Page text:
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Myanmar’s unrest may benefit China, make regional security fragile

BEIJING

Fears are mounting that Myanmar’s political disruption may provide a window of opportunity for China to get closer to the Southeast Asian country, making security ties among democratic forces fragile.

Should the United States take a hardline posture against Myanmar’s military that seized power on Monday, it would prompt the Association of Southeast Asian Nations member to strengthen relations with the communist power.

China’s growing proximity to Myanmar could also undermine the “free and open Indo-Pacific” concept initiated by the United States and Japan, apparently designed to promote security cooperation of democratic countries to counter Beijing’s rising regional influence.

The international community “should work as one to protect Myanmar’s budding democracy,” but an “excessive response” to the military’s coup should be avoided, a diplomatic source said.

“If Myanmar takes sides with China, the free and open Indo-Pacific vision may be distorted,” the source said, adding, “The United States and Japan should deal with the current problem in a very careful manner.”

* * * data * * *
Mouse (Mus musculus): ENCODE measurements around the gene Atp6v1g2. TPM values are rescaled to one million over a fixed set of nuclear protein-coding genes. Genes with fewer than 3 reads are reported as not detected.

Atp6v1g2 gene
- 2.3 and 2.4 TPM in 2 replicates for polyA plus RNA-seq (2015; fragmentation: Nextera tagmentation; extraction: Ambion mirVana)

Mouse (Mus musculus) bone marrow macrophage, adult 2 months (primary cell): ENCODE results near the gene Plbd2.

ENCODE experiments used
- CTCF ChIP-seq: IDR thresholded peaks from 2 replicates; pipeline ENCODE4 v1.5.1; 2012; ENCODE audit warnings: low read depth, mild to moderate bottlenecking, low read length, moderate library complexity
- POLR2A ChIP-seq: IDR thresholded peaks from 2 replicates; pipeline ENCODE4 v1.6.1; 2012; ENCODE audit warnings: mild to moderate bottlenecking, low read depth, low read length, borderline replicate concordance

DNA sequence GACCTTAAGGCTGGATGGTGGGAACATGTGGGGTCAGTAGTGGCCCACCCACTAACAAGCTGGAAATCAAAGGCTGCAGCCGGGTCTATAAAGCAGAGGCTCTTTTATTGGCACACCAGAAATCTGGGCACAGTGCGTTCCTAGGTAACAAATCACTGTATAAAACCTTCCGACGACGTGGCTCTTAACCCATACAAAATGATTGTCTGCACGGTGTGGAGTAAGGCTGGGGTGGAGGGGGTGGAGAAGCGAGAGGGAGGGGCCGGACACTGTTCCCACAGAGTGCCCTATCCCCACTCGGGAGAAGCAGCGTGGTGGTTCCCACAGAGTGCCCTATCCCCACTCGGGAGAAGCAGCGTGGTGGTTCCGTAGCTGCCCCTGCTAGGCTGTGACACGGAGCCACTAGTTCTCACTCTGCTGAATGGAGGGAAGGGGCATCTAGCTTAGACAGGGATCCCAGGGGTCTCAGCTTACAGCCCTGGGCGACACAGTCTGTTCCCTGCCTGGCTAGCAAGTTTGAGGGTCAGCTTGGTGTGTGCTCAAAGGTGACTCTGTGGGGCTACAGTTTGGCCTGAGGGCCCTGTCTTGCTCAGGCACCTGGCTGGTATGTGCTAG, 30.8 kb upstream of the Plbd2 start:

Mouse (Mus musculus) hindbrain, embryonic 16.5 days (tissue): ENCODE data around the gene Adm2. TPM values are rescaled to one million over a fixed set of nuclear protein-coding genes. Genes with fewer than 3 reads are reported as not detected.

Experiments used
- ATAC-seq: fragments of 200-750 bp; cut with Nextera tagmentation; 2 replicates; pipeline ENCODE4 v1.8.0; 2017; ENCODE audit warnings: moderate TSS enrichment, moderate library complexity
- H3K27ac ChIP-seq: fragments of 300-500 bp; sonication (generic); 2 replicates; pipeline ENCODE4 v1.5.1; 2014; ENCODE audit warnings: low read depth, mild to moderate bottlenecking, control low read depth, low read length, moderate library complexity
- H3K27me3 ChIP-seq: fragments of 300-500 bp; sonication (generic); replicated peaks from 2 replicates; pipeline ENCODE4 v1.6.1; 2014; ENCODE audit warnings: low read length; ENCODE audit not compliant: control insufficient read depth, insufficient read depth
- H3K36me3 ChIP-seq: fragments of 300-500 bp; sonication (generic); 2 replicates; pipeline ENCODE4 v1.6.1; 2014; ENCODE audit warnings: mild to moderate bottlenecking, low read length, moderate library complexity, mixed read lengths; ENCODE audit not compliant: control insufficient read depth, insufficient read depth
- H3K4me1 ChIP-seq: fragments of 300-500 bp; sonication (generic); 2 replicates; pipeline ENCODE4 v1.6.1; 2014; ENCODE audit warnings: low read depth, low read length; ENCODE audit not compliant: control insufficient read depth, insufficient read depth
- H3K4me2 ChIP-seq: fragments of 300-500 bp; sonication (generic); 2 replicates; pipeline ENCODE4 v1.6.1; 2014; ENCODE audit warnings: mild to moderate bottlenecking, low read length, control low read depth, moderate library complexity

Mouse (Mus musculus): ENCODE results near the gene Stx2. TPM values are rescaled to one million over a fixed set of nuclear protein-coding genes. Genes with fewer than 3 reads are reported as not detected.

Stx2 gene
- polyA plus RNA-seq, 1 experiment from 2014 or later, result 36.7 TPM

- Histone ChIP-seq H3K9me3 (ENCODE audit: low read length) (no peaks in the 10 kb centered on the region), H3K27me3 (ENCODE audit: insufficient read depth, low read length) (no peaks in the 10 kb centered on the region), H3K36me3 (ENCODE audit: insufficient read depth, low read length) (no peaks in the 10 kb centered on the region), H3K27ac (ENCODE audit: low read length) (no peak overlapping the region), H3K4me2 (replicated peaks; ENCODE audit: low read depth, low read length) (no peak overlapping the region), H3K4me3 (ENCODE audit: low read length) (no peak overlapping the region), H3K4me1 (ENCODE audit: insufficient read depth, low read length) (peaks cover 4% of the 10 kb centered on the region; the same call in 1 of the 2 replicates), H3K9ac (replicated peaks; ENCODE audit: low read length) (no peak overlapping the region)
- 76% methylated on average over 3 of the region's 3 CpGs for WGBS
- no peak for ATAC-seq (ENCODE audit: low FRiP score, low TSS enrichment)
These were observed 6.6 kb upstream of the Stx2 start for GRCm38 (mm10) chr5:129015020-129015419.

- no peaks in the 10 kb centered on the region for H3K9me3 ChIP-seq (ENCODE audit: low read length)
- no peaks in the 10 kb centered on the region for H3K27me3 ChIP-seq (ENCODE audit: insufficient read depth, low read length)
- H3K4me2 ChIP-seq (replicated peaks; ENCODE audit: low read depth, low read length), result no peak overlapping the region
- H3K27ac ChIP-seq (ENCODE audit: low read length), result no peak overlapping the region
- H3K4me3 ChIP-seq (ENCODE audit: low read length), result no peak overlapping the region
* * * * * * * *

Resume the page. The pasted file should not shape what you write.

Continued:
On Monday, Myanmar’s military staged a coup and detained the nation’s elected leader, Aung San Suu Kyi.

Later in the day, new U.S. President Joe Biden, who took office on Jan. 20, warned of re-imposing sanctions on Myanmar, calling the development a “direct assault” on the county’s transition to democracy.

Washington removed sanctions on Myanmar over the past decade based on progress toward democracy, but the reversal will “necessitate an immediate review of our sanction laws and authorities,” Biden said in a statement.

In contrast, China has refrained from condemning Myanmar’s latest military coup and calling for the release of Suu Kyi, only expressing hope that differences in the Southeast Asian country will be properly managed “under the constitutional and legal framework.”

The leadership of Chinese President Xi Jinping, which has traditionally tried to deepen ties with Myanmar in the economic and security fields, is believed to be gauging how the neighboring nation’s situation will unfold and be addressed globally.

“China is a friendly neighbor of Myanmar,” Foreign Ministry spokesman Wang Wenbin told reporters on Tuesday.

“Any action by the international community should contribute to Myanmar’s political and social stability,” Wang said, urging other major powers not to resume sanctions on the Southeast Asian country.

Myanmar is located right on the path of China’s strategic plan to get direct access to the Indian Ocean as part of Beijing’s “Belt and Road” project for the development of infrastructure and trade across Asia, Europe and Africa.

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